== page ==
It’s made of sheet metal, explains Layton Refrigeration Company’s Sid Taylor about the invention (pictured above) he calls a “thermal sensor test vessel” or TSTV. “But I’m not going to tell you everything.”

Taylor has been a commercial/light industrial contractor for years, three decades of which were spent in the dairy industry. Plans for his TSTV developed when the Oregon State Department of Agriculture asked him to design and build an apparatus for testing dairy pasteurization and homogenization.

“It’s basically a self-contained hot fluid circulation device intended to allow testing of precision thermometers and food contact temperature controls,” Taylor explains. “Its primary use is to help in assuring food safety rules compliance.”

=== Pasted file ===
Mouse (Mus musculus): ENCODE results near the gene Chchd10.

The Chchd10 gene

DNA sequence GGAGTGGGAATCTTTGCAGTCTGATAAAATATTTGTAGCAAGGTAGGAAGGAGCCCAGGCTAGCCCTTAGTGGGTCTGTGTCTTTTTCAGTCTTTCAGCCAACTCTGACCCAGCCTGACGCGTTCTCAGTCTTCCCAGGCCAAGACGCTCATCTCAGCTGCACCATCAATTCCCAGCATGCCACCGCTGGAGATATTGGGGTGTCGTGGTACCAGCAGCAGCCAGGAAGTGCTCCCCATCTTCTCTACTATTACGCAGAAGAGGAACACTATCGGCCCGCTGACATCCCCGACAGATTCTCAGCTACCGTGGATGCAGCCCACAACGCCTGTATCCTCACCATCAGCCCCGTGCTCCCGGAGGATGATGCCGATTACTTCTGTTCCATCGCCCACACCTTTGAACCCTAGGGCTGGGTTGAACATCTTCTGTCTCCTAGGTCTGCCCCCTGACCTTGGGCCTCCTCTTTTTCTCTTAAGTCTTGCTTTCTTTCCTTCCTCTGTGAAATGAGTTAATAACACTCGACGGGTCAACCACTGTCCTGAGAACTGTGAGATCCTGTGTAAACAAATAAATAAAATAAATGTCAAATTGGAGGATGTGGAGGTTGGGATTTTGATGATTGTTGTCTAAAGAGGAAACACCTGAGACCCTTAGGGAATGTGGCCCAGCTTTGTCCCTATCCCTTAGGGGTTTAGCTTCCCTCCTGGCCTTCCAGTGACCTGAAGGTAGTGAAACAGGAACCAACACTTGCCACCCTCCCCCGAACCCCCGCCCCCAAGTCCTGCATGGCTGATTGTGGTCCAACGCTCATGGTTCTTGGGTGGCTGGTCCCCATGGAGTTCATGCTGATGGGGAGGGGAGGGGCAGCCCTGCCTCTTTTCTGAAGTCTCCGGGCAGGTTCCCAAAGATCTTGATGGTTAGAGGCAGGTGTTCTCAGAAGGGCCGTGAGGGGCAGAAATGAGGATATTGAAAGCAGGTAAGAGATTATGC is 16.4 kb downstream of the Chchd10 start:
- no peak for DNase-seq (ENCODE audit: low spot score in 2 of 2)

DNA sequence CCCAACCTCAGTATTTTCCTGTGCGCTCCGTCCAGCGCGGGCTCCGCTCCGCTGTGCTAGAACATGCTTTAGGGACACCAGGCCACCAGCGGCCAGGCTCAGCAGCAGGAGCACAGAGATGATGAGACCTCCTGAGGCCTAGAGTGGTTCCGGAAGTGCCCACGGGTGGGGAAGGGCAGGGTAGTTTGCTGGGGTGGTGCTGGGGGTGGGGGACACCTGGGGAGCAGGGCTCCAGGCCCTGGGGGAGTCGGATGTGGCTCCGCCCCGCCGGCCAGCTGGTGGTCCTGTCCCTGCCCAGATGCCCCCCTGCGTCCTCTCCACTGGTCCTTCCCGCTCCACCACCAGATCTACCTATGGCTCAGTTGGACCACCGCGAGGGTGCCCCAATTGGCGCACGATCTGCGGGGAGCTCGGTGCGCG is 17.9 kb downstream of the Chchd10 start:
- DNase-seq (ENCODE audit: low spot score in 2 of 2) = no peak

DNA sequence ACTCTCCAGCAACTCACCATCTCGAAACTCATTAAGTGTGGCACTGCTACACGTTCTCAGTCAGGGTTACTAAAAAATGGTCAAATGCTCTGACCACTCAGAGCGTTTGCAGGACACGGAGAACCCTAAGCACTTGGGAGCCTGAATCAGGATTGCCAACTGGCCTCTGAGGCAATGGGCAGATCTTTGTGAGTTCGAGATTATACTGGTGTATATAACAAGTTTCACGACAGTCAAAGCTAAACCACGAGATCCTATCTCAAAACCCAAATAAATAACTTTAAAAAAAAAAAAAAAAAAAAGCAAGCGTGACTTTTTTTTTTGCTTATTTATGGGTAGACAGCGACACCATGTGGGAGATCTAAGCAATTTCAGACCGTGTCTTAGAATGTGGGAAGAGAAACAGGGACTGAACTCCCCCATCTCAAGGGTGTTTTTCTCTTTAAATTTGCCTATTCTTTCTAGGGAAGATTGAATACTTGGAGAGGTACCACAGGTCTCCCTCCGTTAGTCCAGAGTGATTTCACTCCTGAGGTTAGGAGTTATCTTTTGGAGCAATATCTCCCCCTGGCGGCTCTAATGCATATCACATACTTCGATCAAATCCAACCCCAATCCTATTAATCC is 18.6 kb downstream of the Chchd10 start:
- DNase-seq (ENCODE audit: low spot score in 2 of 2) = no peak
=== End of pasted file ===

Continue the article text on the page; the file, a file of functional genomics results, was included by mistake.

The TSTV is rugged, reliable and “fairly light” so it can be easily transported to job sites, Taylor adds. A low temp version performs tests under 200 degrees, and a 300-degree, digital version tests high temperature processes. The temperature control system is made from components often found in HVACR systems.

“Some parts are production made, like the outer shell. Most other components use 10 and 14 gauge stainless steel that I fabbed in my shop in Southern Oregon,” says Taylor. “Oregon liked the first one so well that they now have six of these ‘TSTV’ units. A few other states have discovered these things as well; Nevada, Oklahoma, Missouri, and Kansas now have these units. They all seem very happy with them, helping to keep our food supply wholesome and safe.” Thankfully, Taylor doesn’t take his role in the process lightly. 


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